Tuesday, January 26

Understanding Forex Trading

Understanding Forex Trading

For many people trading seems to be a get rich quick scheme but in actual fact, it very far reality from that.
A lot of understanding and hard work has to be put into this whole thingy called FOREX. I shall attempt to explain some of the basics in forex trading. Or at least my understanding of the whole forex thing.
The following 3 charts
all relate to the same currency pair of USDJPY. They look so very different, don't they?

Time frames
Unlike the stock market which generally starts at 9 am and ends at 5 pm, trading in forex is a 24/7 thing. You can trade at any time of the day or deep in the middle of the night. You can watch the market in various time frames of M1, M5, M15, M30, H1, H4 to MN. It basically means there is a chart which updates by a minute, 15 minutes, hourly and up to monthly. I generally look at H1 (hourly chart), H4 (4 hourly chart) and D1 (daily chart).

I believe the reason why they are called candlesticks is probably due to them resembling candles with a wick at the top and bottom. In the above picture, there are 2 such candles.

Green candle - This indicates that the price is going upwards (bullish) with the bottom green as the opening price and the top green as the closing price.

Red candle - This indicates that the price is going downwards (bearish) with the top red as the opening price and the bottom red as the closing price.

Candle wicks - The thin line that protrude from the green and red candles indicates the highest or lowest price it ever went to during that time frame.

Try and see if you can figure out the trend from the above time frame charts.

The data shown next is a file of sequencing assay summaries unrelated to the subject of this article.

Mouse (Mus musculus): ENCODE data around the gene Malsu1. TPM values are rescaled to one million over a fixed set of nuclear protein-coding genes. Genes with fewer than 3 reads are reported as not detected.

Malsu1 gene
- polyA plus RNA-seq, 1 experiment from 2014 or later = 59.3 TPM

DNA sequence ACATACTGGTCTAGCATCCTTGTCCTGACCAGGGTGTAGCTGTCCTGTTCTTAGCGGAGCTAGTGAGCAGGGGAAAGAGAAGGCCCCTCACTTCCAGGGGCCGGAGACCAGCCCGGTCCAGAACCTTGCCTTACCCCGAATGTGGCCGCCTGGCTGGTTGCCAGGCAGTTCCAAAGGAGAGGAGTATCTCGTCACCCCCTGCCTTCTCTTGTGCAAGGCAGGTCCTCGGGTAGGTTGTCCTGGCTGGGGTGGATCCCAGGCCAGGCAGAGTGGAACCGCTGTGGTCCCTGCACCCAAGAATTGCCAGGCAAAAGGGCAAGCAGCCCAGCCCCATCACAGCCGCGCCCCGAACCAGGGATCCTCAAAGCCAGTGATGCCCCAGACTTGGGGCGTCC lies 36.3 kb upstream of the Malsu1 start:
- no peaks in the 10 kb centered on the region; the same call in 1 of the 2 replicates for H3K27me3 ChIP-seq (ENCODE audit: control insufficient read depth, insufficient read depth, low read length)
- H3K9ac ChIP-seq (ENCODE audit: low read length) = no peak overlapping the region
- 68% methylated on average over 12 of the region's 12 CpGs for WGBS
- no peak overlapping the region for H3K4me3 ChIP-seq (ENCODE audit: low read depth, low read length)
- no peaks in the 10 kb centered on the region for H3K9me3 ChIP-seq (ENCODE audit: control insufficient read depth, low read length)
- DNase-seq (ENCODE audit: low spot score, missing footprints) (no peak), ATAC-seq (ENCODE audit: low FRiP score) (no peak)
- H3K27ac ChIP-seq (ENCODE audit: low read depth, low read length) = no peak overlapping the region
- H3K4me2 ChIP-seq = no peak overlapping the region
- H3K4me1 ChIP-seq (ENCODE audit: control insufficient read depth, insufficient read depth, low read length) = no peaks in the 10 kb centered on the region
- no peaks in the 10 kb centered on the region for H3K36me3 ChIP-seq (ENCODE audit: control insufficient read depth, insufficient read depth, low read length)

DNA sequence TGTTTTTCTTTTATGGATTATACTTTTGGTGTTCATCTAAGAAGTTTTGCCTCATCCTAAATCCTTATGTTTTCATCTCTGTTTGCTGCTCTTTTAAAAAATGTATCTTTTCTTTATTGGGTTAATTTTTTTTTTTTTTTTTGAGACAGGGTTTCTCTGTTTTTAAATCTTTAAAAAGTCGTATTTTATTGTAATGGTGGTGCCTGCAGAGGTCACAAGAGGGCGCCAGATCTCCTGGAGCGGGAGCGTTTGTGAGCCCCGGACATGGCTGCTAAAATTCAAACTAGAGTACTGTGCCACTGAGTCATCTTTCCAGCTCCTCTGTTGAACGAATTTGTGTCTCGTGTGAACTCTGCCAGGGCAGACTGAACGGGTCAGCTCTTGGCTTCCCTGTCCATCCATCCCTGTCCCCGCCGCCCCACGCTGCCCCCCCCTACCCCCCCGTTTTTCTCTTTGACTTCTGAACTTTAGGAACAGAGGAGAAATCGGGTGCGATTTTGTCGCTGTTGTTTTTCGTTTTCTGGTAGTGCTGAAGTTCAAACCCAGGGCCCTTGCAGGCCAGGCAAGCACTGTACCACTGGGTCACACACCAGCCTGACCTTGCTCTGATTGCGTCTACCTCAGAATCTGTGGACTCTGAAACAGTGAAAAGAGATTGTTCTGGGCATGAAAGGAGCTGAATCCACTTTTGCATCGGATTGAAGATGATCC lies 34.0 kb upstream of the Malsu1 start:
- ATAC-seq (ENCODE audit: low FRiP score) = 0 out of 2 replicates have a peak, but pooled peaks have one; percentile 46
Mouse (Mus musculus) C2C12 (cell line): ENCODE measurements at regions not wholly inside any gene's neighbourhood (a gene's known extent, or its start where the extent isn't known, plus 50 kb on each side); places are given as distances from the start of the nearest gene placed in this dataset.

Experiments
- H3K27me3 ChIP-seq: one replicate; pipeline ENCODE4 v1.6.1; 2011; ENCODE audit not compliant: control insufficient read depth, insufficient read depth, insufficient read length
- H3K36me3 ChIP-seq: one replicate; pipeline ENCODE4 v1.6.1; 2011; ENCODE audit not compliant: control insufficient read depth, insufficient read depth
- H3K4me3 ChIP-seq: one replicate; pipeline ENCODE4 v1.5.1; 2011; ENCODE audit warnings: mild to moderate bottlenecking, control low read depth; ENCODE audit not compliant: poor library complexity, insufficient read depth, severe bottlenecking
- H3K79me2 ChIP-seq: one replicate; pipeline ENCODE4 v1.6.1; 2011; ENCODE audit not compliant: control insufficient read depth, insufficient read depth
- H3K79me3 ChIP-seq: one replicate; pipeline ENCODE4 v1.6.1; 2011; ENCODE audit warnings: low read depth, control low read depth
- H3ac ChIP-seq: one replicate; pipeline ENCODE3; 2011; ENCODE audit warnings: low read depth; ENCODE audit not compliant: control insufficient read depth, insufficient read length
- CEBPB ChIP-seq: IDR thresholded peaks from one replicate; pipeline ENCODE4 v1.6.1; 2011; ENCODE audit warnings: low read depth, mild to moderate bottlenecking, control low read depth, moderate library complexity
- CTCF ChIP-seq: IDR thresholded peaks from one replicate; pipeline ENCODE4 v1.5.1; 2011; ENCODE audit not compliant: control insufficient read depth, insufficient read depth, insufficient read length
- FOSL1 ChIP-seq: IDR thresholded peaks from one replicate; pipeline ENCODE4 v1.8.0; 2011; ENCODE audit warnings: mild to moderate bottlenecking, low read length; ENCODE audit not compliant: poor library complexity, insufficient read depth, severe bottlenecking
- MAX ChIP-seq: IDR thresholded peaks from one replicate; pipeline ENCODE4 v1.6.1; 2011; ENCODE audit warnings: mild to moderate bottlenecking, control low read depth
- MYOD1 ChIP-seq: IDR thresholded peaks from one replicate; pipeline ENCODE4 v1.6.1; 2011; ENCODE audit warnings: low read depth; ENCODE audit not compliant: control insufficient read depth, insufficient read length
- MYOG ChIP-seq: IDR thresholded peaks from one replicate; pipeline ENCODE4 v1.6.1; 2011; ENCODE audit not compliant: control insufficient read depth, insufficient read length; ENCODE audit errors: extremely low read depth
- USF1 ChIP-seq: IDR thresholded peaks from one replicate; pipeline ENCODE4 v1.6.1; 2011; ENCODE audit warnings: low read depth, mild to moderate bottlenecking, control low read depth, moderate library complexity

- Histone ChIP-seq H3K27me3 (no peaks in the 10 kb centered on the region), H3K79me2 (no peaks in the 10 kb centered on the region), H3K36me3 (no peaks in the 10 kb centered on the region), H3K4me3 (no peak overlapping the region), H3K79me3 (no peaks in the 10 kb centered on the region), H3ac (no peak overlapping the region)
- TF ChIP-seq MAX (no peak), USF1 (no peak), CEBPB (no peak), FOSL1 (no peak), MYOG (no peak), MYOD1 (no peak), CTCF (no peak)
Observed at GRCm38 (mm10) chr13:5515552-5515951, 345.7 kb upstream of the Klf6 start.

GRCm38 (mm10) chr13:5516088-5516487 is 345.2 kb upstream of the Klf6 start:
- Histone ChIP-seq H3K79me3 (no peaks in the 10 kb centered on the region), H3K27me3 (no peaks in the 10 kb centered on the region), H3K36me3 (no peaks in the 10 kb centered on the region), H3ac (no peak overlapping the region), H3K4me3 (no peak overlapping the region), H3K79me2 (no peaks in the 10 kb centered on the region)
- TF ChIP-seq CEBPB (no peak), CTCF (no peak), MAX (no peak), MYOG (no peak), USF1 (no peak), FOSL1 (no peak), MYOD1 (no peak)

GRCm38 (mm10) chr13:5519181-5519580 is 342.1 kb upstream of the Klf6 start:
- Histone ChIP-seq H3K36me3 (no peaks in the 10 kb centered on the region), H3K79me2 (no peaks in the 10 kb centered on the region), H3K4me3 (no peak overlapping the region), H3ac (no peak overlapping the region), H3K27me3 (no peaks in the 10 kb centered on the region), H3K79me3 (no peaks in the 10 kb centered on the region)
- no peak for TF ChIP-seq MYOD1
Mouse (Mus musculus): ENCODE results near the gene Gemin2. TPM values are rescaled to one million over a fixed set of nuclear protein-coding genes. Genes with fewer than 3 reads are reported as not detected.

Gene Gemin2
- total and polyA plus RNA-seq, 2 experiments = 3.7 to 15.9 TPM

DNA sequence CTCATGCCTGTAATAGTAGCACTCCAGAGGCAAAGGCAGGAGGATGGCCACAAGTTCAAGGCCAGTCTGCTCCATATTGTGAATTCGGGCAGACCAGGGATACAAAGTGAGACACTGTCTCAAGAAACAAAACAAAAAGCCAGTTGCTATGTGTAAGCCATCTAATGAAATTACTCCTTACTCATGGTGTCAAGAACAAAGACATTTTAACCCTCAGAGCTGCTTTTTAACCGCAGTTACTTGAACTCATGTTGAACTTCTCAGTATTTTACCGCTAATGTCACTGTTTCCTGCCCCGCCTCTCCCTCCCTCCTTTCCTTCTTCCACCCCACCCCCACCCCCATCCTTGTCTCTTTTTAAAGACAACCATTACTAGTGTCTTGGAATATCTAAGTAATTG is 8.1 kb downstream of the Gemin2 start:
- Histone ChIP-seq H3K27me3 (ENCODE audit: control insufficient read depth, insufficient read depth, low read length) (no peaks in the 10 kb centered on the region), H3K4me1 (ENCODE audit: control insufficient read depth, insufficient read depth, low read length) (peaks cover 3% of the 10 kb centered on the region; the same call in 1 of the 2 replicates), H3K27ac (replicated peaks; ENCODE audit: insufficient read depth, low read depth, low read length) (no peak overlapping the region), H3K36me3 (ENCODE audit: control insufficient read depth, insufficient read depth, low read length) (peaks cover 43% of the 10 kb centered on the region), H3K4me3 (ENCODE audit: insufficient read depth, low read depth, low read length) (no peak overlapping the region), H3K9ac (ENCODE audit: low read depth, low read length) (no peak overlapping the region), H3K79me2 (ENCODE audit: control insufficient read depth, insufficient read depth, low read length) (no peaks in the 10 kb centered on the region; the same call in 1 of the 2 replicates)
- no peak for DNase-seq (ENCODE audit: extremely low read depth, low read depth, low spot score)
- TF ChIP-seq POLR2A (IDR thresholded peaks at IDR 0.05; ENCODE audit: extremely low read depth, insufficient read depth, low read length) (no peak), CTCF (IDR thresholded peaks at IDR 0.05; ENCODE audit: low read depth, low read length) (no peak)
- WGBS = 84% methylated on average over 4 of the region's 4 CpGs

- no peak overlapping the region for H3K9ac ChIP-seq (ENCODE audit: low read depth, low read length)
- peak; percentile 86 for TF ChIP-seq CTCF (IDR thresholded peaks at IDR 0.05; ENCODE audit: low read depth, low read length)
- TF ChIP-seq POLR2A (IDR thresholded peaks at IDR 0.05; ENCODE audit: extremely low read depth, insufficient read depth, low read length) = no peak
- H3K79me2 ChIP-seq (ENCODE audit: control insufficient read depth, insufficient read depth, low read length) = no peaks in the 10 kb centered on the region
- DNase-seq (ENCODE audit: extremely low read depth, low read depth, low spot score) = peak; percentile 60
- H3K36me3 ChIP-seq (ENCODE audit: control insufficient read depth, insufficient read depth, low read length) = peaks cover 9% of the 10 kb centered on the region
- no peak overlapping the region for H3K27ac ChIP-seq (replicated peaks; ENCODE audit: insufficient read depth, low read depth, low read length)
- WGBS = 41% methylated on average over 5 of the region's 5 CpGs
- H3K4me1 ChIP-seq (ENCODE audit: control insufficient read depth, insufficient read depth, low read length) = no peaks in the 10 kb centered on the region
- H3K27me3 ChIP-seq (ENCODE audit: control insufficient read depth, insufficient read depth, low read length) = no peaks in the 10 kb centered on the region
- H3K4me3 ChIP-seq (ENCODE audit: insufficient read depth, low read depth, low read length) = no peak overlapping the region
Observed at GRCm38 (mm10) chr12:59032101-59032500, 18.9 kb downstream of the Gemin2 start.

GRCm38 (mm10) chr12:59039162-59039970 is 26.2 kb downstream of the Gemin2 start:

Similar to shares trading where you are required to pay a commission every time you place buy or sell a share, it is the same when you trade in forex. But over here it is called a 'spread' and can range from 3 to 12 depending on which currency pair you are trading. Example in the below picture, the spread for NZDUSD is 3 and NZDCHF is 10, meaning you need to earn more than the spread of 3 or 10 pip before it's considered your profit.

Forex trades up to 4 decimal points and every increase or decrease of 1 point is equivalent to 1 pip. Using the same picture above for illustration, if i were to buy the currency pair of NZDUSD at 0.6371, hoping that the price will go up, it would have to reach a price of at least 0.6375 which is an increase of 4 pips before it's considered a profit 1 pip (0.6375 - 0.6371 = 4 pips increase less spread of 3).

Ok, that's about all for the basics, i will be back with more as i learn more.
I am currently updating my trades here, so check it out!

1 comment:

  1. hello! this blogpost is great and simple for beginners to forex trading!
    looking forward to more of your posts :)
    care to share how beginners can start forex trading locally? eg the administrative work and procedures.